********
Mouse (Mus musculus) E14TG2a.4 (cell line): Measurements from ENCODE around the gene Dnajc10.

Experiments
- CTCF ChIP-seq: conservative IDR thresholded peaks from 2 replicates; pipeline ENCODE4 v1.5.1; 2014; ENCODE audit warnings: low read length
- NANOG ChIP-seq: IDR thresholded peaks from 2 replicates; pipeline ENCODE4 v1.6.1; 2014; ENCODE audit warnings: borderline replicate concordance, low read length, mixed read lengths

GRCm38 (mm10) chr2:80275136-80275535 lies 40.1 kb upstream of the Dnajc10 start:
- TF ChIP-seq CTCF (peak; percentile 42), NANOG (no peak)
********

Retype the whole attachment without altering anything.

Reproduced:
Mouse (Mus musculus) E14TG2a.4 (cell line): Measurements from ENCODE around the gene Dnajc10.

Experiments
- CTCF ChIP-seq: conservative IDR thresholded peaks from 2 replicates; pipeline ENCODE4 v1.5.1; 2014; ENCODE audit warnings: low read length
- NANOG ChIP-seq: IDR thresholded peaks from 2 replicates; pipeline ENCODE4 v1.6.1; 2014; ENCODE audit warnings: borderline replicate concordance, low read length, mixed read lengths

GRCm38 (mm10) chr2:80275136-80275535 lies 40.1 kb upstream of the Dnajc10 start:
- TF ChIP-seq CTCF (peak; percentile 42), NANOG (no peak)